• Politeness
  • Self-Control
  • Veracity/Sincerity

Here are a few concluding thoughts from the book:

The most important element of any corporate culture is that people care.

Culture begins with deciding what you value most. Then you must help everyone in your organization practice behaviors that reflect these virtues.

You have to pay close attention to your people’s behavior, but even closer attention to your own.

Putting Skin in the Game

Putting Skin in the Game

Skin in the game is an old phrase that meant that you had something to lose if things went bad.

Nassim Nicholas Taleb tells us not to accept advice from a consultant/advisor who doesn’t stand to lose something if you lose something with the advice–they don’t have skin in the game. On the other hand, if you are trying to win through investing or even otherwise, you’d be better with skin in the game.

Following up on The Black Swan: The Impact of the Highly Improbable, Taleb’s latest book is Skin in the Game: Hidden Asymetries in Daily Life. In it, he offers many practical examples for success and takes pointed swipes at his adversaries also noting that being an intellectual doesn’t mean that you can detect satire.

Here are a few insights:

For social justice, focus on risk sharing and putting skin in the game. He pokes at the Wall Street bankers who walked off with personal millions by transferring risk from themselves to citizens of the US.

The world is not run by consensus majorities, but by stubborn minorities imposing their tastes and ethics on others.

You can be an Intellectual yet an Idiot. Educated Philistines have been wrong on everything from Stalinism to Iraq to low-carb diets.

Beware of complicated solutions (that someone was paid to find). Remember, a simple barbell is better for strength fitness than an expensive machine.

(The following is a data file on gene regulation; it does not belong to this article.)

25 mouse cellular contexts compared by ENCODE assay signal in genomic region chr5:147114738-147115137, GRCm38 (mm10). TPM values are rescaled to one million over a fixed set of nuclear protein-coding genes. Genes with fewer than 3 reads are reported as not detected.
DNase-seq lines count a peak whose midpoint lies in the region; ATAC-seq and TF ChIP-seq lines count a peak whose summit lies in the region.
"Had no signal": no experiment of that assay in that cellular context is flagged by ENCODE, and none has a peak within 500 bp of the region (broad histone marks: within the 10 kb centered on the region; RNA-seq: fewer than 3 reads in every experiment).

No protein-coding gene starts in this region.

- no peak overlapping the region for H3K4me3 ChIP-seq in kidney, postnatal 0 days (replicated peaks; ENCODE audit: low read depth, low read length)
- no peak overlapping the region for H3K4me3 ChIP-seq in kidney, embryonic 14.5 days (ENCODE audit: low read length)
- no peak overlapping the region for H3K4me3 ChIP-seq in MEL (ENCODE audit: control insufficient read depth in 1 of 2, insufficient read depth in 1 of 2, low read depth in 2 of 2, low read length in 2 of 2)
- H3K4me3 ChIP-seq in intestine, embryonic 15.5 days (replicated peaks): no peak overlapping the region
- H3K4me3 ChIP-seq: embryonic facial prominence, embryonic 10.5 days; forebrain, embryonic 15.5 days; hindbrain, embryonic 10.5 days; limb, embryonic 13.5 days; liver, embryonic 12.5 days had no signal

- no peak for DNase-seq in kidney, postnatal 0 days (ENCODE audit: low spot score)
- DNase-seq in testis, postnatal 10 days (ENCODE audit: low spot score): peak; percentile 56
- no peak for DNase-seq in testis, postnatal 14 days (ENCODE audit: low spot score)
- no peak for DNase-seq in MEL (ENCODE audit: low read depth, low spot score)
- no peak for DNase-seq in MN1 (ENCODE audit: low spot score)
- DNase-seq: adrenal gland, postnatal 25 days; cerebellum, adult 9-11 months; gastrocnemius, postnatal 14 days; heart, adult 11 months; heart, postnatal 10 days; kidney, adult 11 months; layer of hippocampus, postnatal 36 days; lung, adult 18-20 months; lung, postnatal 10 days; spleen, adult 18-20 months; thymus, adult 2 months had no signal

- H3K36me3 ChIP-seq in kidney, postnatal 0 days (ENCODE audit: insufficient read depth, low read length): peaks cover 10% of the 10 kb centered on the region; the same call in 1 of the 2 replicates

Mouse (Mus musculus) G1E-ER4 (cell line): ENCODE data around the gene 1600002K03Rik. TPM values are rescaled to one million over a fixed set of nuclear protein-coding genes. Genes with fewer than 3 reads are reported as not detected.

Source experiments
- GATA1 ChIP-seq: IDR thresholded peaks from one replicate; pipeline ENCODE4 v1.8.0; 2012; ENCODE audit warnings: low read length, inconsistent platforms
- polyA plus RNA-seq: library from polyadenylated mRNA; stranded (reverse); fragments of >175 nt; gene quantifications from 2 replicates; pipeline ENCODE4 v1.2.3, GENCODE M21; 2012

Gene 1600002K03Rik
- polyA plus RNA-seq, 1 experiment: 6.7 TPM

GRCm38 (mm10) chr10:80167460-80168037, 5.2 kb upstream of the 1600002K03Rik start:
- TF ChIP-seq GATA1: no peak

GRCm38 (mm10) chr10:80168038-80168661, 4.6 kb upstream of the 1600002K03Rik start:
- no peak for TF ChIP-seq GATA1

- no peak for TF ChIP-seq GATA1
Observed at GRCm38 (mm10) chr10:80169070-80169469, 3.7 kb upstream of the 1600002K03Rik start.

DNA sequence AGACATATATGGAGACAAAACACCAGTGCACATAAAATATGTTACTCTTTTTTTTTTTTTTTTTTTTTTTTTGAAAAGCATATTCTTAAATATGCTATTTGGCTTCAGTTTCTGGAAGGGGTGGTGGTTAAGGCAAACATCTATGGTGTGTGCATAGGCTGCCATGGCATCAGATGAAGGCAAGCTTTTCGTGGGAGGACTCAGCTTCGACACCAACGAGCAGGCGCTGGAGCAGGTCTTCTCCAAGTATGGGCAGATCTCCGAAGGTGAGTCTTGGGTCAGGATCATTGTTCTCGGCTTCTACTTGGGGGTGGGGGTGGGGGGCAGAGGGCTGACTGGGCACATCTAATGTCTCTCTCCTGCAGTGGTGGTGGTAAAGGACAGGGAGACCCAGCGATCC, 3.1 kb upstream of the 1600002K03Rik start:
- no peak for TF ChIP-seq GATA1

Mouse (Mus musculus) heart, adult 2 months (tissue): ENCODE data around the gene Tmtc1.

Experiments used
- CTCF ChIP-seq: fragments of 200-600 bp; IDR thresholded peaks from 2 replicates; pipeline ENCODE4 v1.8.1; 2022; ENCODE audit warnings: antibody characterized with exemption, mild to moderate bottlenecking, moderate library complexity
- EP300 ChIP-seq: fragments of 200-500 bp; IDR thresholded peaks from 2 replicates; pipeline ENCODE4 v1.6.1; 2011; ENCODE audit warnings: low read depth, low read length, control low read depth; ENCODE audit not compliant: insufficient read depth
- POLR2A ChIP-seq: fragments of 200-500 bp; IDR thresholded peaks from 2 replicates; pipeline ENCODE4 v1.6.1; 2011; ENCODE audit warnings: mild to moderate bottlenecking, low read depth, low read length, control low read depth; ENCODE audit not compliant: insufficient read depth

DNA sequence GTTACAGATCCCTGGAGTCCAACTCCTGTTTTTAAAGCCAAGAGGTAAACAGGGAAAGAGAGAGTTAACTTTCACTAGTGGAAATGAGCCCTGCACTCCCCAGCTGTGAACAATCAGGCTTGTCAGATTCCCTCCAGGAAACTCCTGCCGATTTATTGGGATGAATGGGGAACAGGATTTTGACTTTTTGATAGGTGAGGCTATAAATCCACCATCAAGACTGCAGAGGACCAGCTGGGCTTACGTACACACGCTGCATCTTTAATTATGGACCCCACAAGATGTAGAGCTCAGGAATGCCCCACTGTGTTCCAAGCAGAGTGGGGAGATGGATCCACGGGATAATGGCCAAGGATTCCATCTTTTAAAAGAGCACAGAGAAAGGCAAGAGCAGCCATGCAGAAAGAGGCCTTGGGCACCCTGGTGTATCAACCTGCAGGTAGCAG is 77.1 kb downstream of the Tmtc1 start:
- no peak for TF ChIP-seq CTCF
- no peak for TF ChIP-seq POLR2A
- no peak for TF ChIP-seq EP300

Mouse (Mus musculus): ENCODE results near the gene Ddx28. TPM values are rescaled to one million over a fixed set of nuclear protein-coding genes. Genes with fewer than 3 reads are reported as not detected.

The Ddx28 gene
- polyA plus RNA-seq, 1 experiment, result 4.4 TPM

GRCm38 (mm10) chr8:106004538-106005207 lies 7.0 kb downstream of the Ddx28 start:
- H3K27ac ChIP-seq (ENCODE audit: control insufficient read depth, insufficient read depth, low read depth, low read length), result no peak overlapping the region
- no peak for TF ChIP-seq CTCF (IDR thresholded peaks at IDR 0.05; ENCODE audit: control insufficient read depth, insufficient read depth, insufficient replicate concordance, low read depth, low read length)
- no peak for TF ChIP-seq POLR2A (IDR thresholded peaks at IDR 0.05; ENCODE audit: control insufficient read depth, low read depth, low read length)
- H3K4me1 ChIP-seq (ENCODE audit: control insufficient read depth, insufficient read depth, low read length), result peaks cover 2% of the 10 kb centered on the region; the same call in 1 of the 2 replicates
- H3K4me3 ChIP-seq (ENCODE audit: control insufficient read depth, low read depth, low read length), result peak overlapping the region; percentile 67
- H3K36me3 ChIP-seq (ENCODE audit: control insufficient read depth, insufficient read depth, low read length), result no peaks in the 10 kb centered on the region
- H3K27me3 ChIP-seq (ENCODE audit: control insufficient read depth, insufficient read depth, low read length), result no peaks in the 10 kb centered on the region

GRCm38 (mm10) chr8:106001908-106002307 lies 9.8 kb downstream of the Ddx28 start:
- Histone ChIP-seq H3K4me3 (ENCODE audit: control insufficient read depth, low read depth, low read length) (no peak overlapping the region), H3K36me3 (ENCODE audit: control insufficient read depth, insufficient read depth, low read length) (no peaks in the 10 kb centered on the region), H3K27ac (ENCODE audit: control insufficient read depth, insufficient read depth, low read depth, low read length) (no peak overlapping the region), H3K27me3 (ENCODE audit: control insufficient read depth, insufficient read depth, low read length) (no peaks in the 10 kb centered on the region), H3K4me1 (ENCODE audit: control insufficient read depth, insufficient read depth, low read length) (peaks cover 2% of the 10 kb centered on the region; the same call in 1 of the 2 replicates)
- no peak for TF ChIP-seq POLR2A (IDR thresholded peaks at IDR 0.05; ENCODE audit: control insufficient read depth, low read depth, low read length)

True religion is commitment, not just faith. How much you believe in something is manifested only by what you are willing to risk for it.

Intellectual monoculture prevails in the absence of skin in the game.

The symmetry of skin in the game is a simple rule that is necessary for fairness and justice, and the ultimate BS-buster.

I am a fan.

Generalists Triumph in a Specialized World

Generalists Triumph in a Specialized World

This is a post about education, personal development, and why you should be a generalist.

Tiger Woods was trained almost from the cradle for one thing–to be the greatest golfer.

Roger Federer tried many sports. He loved soccer. Even though his mother was a tennis teacher, he didn’t pick up tennis until his early teens. Other kids had been playing for years by then. He soon passed them by and into his thirties is a dominant tennis star.

You need to be good at something, but it is good to be interested and experienced in many things.

Range by Epstein

I have a book to recommend. Range: Why Generalists Triumph in a Specialized World, by David Epstein. This book will help you learn to live a fuller life–and help you bring up your kids and encourage your grandkids.

Life in the industrial age, as well as in some previous eras, was composed of patterns. You could be trained to recognize patterns and adapt and become skilled at them. These are called “kind” learning environments. Kids excel who see and repeat the patterns.

Life today is what a psychologist call a “wicked” learning environment. Here, the rules of the game are often unclear or incomplete, there may or may not be repetitive patterns, and they may not be obvious, and feedback is often delayed, inaccurate or both. In most devilishly wicked learning environments, experience will reinforce the exact wrong lessons.